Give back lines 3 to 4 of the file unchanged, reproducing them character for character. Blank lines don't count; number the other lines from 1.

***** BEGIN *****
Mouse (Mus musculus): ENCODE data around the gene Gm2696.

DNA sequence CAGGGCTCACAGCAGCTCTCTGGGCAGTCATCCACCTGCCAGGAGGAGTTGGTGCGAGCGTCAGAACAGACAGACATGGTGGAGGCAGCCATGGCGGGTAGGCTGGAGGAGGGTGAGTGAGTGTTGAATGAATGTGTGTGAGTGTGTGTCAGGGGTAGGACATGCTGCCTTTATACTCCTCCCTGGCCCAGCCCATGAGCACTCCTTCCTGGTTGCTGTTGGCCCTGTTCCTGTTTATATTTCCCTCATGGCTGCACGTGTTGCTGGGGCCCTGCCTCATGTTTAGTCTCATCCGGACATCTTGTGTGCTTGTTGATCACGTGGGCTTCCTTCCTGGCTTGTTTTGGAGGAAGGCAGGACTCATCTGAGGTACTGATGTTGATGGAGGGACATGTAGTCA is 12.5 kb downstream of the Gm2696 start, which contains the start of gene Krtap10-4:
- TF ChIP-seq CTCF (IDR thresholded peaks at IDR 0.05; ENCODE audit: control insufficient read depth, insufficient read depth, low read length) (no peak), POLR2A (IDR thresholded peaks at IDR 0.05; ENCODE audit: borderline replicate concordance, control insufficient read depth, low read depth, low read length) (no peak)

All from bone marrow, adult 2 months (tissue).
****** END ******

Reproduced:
- TF ChIP-seq CTCF (IDR thresholded peaks at IDR 0.05; ENCODE audit: control insufficient read depth, insufficient read depth, low read length) (no peak), POLR2A (IDR thresholded peaks at IDR 0.05; ENCODE audit: borderline replicate concordance, control insufficient read depth, low read depth, low read length) (no peak)

All from bone marrow, adult 2 months (tissue).